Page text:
I published a book with this title in 1970. It had a bit of academic success, making the point that politicians spend much of their time doing the same old things that they learned who knows how long ago.
I'll not bother with a new edition, but I see reinforcement, yet again, in recent days.
The White House, as well as Peace Now and its allies, claims that building the neighborhood Givat Hamatos will doom the prospect of a Palestinian state by blocking transportation between the northern and southern areas of the West Bank.
We heard the same thing about another neighborhood, Har Homa. It would prevent a territorial linkage between the northern and southern Palestinian cities of the West Bank. It now has a population of 25,000, but has not so far ended the possibility of traveling from one part of the West Bank to another that the same thing is being said about Givat Hamatos.
Givat Hamatos is nothing new. It was the site of a large trailer park used as temorary housing for Ethiopian and Russian immigrants and other Israelis needing housing more than a decade ago. Residents resisting re-location have delayed the aspirations of property developers who see it as a prime site for an upscale neighborhood with a great views of Jerusalem, Bethlehem, and the Judean Desert. It borders the largely Jewish neighborhoods of Talpiot and Gilo, and the Arab neighborhood of Beit Safafa, and would likely attract both Jews and Arabs.
It was routine for both Peace Now and the Obama White House to unleash their well used themes of opposition, as if building in Givat Hamatos would be the mortal wound to kill the prospect of a Palestinian state. (And not the record of Palestinians going back to the 1930s, rejecting every proposal to give them a state of their own, but one that must live alongside a state of the Jews.)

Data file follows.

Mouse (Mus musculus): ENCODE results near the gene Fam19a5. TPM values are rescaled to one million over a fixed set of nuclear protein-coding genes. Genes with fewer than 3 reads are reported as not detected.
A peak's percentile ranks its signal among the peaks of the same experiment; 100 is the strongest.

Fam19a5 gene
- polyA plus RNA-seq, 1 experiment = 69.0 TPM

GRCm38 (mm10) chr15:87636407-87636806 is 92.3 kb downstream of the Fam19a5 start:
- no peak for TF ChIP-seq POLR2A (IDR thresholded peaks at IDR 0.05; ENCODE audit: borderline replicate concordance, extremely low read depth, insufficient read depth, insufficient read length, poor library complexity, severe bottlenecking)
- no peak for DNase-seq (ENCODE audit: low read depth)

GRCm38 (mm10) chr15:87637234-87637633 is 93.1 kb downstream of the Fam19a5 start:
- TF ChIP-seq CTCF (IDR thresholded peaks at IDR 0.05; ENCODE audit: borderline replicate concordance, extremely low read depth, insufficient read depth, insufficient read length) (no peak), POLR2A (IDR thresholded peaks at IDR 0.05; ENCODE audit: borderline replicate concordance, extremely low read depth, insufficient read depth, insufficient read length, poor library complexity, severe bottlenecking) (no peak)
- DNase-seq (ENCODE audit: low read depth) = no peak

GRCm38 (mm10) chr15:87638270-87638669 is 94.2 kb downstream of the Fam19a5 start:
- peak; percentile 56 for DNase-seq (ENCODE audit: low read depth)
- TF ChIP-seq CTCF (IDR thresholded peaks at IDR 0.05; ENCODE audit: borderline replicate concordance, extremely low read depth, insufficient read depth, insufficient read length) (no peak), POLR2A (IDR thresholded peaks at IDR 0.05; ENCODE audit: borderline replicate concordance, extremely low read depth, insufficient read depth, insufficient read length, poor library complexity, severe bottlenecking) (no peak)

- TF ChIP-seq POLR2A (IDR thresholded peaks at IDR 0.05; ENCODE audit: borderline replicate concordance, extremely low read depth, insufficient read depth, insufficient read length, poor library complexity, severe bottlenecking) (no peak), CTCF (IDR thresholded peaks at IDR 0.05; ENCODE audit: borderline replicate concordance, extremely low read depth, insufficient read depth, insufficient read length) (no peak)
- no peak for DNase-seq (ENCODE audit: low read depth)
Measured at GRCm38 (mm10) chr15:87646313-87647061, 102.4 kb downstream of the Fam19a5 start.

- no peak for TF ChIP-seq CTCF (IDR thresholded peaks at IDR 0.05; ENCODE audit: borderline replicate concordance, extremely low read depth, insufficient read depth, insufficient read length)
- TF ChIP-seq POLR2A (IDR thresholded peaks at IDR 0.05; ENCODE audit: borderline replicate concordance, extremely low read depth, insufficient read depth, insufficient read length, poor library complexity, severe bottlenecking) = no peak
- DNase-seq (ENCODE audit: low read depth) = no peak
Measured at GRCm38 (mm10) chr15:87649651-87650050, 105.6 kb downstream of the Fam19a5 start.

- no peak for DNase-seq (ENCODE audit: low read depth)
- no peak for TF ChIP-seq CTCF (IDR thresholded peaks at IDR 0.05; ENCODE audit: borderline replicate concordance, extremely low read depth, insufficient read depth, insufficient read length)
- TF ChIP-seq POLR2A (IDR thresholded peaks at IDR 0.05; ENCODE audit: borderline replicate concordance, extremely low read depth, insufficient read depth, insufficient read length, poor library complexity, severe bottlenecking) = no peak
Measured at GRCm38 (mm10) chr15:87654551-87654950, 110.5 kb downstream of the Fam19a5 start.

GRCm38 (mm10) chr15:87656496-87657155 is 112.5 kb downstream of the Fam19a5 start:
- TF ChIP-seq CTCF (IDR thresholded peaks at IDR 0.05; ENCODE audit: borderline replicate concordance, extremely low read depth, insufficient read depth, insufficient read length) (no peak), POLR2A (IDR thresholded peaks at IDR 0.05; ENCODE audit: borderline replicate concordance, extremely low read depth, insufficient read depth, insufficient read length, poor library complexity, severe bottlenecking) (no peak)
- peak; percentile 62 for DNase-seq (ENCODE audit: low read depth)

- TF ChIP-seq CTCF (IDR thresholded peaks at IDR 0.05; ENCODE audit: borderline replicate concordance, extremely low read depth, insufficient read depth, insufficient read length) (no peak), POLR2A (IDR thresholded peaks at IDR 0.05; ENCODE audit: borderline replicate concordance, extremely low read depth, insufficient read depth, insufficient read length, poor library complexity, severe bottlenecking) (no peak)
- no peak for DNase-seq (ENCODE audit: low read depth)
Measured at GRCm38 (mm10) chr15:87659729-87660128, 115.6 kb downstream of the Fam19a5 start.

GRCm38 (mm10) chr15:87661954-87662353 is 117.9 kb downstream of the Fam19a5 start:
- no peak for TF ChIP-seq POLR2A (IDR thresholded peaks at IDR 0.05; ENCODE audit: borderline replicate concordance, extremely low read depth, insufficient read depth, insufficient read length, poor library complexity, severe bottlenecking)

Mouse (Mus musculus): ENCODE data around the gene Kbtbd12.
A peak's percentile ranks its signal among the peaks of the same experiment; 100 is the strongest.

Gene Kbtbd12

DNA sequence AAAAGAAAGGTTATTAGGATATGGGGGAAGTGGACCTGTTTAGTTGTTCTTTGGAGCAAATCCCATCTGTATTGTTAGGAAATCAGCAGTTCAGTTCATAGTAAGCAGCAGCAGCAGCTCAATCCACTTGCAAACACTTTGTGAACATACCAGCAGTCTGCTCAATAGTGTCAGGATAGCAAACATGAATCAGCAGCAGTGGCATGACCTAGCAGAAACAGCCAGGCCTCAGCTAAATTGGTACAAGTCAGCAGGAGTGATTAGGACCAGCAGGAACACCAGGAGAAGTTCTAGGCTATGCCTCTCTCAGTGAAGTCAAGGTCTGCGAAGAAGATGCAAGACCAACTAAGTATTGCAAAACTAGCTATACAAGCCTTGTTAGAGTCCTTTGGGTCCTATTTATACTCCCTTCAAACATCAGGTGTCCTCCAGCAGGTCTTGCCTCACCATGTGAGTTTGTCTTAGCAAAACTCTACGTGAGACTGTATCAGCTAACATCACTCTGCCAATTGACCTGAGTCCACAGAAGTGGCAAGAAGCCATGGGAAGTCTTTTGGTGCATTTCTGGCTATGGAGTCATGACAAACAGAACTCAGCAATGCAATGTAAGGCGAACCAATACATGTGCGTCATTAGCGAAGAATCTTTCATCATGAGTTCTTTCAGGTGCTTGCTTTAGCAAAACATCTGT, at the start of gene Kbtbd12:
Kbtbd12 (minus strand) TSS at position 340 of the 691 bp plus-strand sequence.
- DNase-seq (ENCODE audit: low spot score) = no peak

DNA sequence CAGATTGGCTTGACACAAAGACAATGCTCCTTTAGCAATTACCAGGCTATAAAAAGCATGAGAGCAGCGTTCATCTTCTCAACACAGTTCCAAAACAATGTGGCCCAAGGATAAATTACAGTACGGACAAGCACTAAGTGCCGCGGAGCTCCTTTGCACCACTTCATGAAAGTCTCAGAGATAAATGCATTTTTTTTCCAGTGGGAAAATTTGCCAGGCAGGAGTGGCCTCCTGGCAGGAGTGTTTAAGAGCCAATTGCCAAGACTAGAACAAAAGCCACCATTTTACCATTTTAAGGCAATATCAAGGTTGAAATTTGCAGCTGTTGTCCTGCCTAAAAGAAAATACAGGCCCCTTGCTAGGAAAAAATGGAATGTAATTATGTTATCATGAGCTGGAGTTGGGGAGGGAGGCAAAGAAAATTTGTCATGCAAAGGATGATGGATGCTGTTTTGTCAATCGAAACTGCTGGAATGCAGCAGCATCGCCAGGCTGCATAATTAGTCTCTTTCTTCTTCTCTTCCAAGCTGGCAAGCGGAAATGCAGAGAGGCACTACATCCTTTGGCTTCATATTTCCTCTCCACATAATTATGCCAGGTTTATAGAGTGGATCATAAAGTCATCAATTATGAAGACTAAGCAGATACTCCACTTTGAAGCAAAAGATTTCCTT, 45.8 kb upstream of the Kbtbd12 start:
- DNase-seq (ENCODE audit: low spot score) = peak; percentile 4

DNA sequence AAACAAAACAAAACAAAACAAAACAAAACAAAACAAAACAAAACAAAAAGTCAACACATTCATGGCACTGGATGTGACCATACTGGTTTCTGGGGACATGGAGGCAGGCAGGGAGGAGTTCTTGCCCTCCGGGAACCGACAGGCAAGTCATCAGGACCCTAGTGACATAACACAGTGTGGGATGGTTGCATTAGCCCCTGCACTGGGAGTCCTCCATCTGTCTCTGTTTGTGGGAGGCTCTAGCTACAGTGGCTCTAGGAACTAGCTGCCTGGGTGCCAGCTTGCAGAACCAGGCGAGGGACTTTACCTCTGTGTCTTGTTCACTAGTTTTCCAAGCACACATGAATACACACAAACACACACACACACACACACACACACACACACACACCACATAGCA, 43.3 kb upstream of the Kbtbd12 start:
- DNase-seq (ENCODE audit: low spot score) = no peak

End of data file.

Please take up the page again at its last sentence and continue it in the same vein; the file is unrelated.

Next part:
In response to Peace Now and the Obama White House, we have also seen the repeat of an established routine by the Prime Minister and other Israelis. Theirs is that Israel would decide, by itself, what to build in its capital city.
Among the guesses: the Israeli government will adopt the routine of continuing to plan for a controversial area, in this case Givat Hamatos, slowly, without actually building enough, fast enough, to upset the US and other international activists whose routines follow the US lead.
Among the unanswerable questions: how important is all the blather from the US about spoiling the peace process, and from Israel about control over its capital city? Both are going through predictable routines, perhaps without expecting to change their own behavior or anyone else's.
A routine of recent domestic politics in Israel is the persistence of Finance Minister Yair Lapid to promote a policy claimed to be a key element of his campaign to improve the lot of the working middle class, even though it is widely believed to already have harmed the middle class and is likely to do more damage if actually implemented.
The issue goes by the label "0%." It promises no Value Added Tax on the first home purchased by a young couple, supposedly making the purchase 18 percent less expensive than otherwise.
HOWEVER, the various discussions have so delayed and changed the proposal as originally proclaimed so that it has not only altered the proclaimed intention, but is likely to have worsened the situation that Lapid promised to improve.
He initially said that it would be limited to working members of the middle class who had served in the army.